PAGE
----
What's Wrong With Chart Selectors?
When I started my visualization career in Deloitte Analytics, in beautiful Singapore, I was thrown in the deep end. Data Visualization was not my background and I was in a role that demanded I get up to speed real quick.
Drinking from the proverbial firehose, Dr. Abela's chart chooser was thrust in front of me as a best practice for picking the right charts. No matter how I approached it, I could not digest it in terms I could relate to.
“The chart chooser didn't click for me and it still doesn't”
Don't get me wrong, it works for many people. It also fills a void for people new to vizualization and gives them a place to start. So, this is not a critique of the venerable chart selector, more of my own limitations to make it work for me and feedback I receive with clients, on the speaking circuit and in my own training programs.
Chart selectors don't land for many people. Indeed, they can come across as complex and unapproachable.
My view on why they don't land is because the categories of charts are a step of abstraction away from how many of us think. Let's look at a human-centric approach do building a dashboard:
Understand who will be using the data. Persona creation. What are their goals and challenges?
What questions does the persona want to answer?
What data is available to answer those questions and how to iterate through the development cycles to answer them?
What visualizations does the persona need to see to answer those questions?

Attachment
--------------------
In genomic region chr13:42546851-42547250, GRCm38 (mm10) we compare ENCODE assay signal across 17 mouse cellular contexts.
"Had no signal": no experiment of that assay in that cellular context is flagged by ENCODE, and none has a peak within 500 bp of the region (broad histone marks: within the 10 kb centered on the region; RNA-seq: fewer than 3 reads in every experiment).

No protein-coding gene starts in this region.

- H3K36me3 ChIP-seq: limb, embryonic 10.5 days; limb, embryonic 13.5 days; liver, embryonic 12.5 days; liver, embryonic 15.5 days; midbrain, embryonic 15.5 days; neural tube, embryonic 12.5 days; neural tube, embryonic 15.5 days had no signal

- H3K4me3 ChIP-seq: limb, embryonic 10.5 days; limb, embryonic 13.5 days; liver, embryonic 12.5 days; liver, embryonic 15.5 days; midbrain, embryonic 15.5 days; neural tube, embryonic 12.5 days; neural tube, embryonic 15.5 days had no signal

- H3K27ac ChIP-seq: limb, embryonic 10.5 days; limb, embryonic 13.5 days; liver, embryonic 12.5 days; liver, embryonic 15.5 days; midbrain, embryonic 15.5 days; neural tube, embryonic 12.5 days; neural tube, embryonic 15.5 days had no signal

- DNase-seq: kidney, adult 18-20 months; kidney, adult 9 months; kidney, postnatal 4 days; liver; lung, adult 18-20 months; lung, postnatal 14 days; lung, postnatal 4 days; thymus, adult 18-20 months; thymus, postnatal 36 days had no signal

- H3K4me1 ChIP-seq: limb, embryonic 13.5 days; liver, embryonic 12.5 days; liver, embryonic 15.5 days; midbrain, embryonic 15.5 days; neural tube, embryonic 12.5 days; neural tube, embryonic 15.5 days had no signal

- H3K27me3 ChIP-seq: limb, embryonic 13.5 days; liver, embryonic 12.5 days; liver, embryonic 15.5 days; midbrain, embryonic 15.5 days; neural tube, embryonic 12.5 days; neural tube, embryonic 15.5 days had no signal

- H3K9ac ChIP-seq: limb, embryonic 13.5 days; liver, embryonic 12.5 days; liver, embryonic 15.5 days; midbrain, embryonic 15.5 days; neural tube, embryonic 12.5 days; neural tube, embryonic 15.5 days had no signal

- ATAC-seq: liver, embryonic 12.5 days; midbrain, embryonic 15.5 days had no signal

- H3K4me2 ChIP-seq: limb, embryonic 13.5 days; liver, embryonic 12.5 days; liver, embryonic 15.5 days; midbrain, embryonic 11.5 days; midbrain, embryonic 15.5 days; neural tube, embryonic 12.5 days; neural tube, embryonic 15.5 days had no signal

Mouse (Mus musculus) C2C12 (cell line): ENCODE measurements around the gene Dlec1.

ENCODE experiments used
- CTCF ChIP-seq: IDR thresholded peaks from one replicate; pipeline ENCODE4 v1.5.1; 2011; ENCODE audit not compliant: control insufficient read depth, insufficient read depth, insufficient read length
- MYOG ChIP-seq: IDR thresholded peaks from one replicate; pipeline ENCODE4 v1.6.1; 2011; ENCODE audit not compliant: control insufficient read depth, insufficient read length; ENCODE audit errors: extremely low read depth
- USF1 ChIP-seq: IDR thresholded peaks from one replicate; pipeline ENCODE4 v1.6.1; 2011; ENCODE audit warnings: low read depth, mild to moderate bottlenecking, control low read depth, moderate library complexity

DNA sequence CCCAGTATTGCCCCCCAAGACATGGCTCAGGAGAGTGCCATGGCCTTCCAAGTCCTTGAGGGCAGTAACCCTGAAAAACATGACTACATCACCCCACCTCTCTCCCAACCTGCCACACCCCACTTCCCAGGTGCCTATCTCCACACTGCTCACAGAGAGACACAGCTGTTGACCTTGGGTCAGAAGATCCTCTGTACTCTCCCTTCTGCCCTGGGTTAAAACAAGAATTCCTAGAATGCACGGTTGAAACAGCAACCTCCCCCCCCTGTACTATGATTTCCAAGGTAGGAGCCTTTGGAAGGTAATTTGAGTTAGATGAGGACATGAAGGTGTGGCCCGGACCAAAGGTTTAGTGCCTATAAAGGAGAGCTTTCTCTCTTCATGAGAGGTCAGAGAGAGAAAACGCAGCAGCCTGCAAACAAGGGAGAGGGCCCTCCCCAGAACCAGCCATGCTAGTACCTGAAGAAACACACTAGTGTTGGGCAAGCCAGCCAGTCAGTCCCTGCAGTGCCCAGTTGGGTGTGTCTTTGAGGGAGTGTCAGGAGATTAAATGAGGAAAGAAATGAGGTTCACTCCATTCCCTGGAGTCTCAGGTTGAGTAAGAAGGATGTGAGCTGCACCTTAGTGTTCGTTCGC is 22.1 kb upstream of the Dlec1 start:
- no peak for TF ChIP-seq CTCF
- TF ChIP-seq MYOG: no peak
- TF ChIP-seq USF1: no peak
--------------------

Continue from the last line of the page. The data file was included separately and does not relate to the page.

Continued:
I'm a big believer in bringing the end user of a dashboard along for the journey. That means maintaining simplicity and having buy-in at key stages along the path. That includes chart selection.
Questions are a simple concept. Mapping those questions to charts is where is can get sticky. Sure, part of the role of a data viz professional is to help in chart selection, but let's assume we want a process where anyone can do this type of work. Indeed, the more people that can do effective chart selection, the more people will be adopting dashboards.
Going from questions and running them through a typical chart selector adds a degree of complexity that, in my view, is unnecessary and potentially limits storytelling and goes too deep into the weeds.
That's where chart patterns come in. Before I get into the details, let's look at a pros and cons.
Popularized by Andrew Abela, a chart selector breaks charts into several categories.
Chart patterns take in the wider business context and focus on chart interactions and relationships to get to a sufficient level of detail in order to take action on. It aligns with more human-centric thinking and answering questions rather than considering chart categories.
Chart patterns are more accessible and do not require technical understanding of chart best practices. The point of entry is through business context. For example, imagine this scenario:
Chart Pattern - Sample Scenario
Mid-management level employee with historical dependance on spreadsheets.
Supply chain operations for a computer game publisher. Lots of products.
How to I spot any issues in the supply chain across all products and caregories?
By taking typical business scenarios, we can determine what the ideal chart and chart interactions are, embed chart best practices and create a path to action.
In this example, we want an operational level perspective for spotting outliers in a supply chain process. There are several other scenarios that this pattern would apply to, of course, but this pattern provides a solid foundation to work from, at least as a starting point.
In summary, the reasonable approach would seem to be use both methodologies. Honestly, I never use a chart selector. I always start with a pattern and customize from there. Sure, experience helps a great deal, but I find the patterns to be a far greater accelerator for the novice and for working with non-technical business stakeholders.